They meet in Paris just after the war. They are young and hurt and lonesome, and Arthur tells himself that the only reason he is drawn to Alfred is they are both expatriates, both without a nation (home) to call their own. That much explains his more-than-just-a-passing-fancy for the bumbling American; Alfred's determination explains the rest. They pass in and out of the fashionable bistros in the Quarter, and they drink. They drink not because they need to but because they want to. There is a difference.
Paris, France. Montparnasse. The Closerie. The Select. The Rotonde. These are places Arthur commits to memory as if they were his precious British pubs, these are places he learns to cherish as home because this is as close as he will ever be to home.
Of people, there are many: Francis drifts in and out however he pleases. Elizabeta and Roderich, it seems, are perennially on the verge of marriage, but something—bad news back home, a second thought—manages to prevent them from the taking the last, permanent step towards that forever-lasting bond. Antonio goes back to Spain in the summers, but he returns. So he too is without a home. They travel out of humid Paris down to tourist-haven San Sebastien, back up to St. Jean and again down south for the bulls at Pamplona. Feliciano and Romano, two Italian brothers, visit Paris one idyllic summer and never come back. Antonio is heartbroken but his sorrows are like everyone else's.
They spend countless days just lounging about. Half of them are writers, or least pretend to write. Roderich is a pianist, but he seldom manages to keep a job and eventually takes up post as a music professor, something he had always vowed to avoid. Elizabeta paints. Alfred claims to be a singer, but on a night he'd rather forget, Arthur remembers the American's screech of a voice; he can't sing for his life. There are other things, of course, that he'd like to forget.
"You're not as drunk as you try to seem," Alfred tells him one day. Where are they? Does it even matter whether they are in Spain or France or damned Switzerland?
"I'm tight," says Arthur.
They look at each other and lie. Not too much; just a little to keep up appearances. Alfred says that he has a family back in the States; divorced, with two children. Arthur mentions in passing of an older brother who lives in Scotland. He is an orphan: he never knew his parents. And when he reaches up to touch Alfred's cheek, it's almost as if they are in love.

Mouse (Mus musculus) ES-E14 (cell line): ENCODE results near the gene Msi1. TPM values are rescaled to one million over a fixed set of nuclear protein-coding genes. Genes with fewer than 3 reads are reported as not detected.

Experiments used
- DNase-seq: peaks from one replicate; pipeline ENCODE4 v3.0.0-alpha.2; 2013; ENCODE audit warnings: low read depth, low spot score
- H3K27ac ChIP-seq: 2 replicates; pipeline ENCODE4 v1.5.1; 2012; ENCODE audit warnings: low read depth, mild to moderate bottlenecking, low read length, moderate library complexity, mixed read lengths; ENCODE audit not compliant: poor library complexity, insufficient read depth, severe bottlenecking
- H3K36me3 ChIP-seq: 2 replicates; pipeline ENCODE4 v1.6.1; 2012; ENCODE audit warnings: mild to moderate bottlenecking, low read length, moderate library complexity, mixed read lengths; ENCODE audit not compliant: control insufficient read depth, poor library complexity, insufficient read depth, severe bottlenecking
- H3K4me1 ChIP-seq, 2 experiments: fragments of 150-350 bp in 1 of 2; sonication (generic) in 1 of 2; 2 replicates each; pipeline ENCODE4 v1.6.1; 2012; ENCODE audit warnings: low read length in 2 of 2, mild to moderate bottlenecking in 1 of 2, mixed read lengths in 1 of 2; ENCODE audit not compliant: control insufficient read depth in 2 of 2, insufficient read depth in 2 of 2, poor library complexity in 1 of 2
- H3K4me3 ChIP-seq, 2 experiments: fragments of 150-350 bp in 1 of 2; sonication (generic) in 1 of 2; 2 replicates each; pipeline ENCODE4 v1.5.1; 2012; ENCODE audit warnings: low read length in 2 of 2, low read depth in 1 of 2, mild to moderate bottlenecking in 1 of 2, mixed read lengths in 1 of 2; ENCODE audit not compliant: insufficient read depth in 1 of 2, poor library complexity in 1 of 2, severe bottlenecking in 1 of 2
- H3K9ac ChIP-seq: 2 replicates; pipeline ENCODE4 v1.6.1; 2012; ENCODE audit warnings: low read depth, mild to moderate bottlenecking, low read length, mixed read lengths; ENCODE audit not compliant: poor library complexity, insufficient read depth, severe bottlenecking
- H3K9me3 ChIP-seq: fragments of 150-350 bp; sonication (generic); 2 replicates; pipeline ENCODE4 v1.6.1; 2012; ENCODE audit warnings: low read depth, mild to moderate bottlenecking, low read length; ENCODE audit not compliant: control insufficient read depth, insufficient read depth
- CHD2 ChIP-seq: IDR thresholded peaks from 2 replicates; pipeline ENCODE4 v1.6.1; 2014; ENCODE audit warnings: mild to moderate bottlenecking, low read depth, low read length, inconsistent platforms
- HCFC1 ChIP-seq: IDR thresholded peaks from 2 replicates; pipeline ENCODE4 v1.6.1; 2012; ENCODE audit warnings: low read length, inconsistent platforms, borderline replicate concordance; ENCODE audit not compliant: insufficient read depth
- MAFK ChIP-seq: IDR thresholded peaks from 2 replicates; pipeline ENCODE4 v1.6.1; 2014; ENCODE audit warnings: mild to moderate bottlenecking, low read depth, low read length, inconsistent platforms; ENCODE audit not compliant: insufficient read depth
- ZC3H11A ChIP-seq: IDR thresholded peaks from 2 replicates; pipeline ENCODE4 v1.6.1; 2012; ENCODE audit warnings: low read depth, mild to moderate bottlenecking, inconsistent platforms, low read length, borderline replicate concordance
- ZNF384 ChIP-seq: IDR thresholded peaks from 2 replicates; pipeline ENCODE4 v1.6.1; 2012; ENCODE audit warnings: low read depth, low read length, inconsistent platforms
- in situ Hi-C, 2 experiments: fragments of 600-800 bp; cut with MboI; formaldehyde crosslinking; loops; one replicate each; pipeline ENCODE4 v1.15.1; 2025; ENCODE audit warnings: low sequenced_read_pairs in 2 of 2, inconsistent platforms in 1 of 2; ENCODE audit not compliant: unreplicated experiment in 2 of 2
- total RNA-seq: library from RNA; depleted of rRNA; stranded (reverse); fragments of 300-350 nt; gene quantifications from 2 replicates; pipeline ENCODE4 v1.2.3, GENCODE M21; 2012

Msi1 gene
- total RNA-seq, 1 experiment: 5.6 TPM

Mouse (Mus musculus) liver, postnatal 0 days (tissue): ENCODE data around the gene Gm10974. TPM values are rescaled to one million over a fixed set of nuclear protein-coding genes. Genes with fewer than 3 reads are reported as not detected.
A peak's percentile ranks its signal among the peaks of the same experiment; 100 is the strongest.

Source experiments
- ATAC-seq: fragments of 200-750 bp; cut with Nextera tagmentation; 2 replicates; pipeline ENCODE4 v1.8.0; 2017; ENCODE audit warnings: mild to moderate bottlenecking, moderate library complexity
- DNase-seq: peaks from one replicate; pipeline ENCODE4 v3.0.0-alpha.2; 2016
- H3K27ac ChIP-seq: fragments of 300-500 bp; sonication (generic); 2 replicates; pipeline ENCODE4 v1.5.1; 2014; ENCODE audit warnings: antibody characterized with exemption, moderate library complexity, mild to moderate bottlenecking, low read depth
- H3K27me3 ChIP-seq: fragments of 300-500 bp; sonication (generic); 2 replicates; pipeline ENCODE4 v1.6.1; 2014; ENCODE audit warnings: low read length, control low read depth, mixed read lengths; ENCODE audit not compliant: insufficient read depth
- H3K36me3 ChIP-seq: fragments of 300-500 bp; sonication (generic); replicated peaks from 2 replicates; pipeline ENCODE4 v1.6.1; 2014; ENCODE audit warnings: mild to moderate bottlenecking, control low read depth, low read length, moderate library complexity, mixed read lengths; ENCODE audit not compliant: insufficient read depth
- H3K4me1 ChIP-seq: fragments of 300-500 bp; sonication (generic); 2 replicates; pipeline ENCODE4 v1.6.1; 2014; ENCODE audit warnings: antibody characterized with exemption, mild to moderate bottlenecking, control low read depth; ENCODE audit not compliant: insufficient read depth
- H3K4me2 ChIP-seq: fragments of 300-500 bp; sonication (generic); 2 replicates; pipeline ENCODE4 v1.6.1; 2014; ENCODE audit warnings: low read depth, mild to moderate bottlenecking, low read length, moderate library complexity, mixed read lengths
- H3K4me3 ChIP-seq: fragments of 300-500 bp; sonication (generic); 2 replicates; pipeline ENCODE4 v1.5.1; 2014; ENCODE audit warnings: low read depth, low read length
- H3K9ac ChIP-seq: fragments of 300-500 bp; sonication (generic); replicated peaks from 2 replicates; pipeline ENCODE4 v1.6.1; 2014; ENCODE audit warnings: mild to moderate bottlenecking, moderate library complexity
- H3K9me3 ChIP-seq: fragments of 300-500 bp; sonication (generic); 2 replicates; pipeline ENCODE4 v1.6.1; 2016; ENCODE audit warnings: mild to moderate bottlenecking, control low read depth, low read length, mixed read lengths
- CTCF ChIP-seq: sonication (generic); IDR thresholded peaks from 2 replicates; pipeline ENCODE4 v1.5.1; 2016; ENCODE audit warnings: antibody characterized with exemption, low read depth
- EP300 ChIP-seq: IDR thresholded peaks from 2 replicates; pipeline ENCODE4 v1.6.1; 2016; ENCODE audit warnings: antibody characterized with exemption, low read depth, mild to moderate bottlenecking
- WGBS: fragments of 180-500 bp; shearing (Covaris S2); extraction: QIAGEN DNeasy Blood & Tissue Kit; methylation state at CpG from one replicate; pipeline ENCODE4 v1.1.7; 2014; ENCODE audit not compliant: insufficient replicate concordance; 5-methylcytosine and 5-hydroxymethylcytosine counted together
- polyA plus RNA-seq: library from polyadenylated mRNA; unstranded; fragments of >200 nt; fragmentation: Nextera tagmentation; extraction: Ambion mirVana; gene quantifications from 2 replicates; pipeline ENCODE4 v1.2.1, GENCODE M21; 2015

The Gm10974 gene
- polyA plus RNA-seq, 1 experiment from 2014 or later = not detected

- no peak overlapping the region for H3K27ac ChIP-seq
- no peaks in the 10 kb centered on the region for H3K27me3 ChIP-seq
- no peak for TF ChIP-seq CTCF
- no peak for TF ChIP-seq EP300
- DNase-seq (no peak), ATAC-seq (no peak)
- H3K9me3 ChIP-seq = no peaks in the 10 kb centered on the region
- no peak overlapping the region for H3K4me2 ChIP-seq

Someone—blasted Francis and his inconvenient visits, among other people—or something tends to interrupt them from taking the last leap of faith. "The whole nine yards," says football (the American kind, idiot, not soccer) obsessed Alfred. He drinks his scotch and soda and Arthur drinks his whiskey. Both have a fascination for absinthe, that magical greenish drink that brings about visions of fairies and other fantastical creatures.
And so, during a heat wave in June, Arthur falls in love. No one wakes up before twelve, and the bistros seem a bit emptier than they actually are. They talk for a little bit but the the silence caves them in. Slowly, then, they leave. The group separates to their own plans. Roderich goes to Vienna on Sabbath, and Elizabeta takes up with a fellow painter named Gilbert. Antonio travels to Naples, ostensibly to woo Romano back. Francis is stuck in one of his many temporary affairs; the girl, however, wants marriage: and he smothers her with promises (false) and red roses (real).
As if by default, they are thrown together. Alfred and Arthur. Arthur and Alfred. First it is because their names are similar. Then it is because they both speak English, though Arthur tends to muddle about in his high-class British accent and Alfred is unable to speak a sentence without using the words awesome, amazing, or me.
They do not fall in love for any of these reasons. Alfred dramatically proclaims that they are a Lost Generation, and Arthur cannot help but agree. They ache for flesh and simplicities, but as they spend more time together, first out of loneliness and then out of love, matters become more difficult as they are bound to.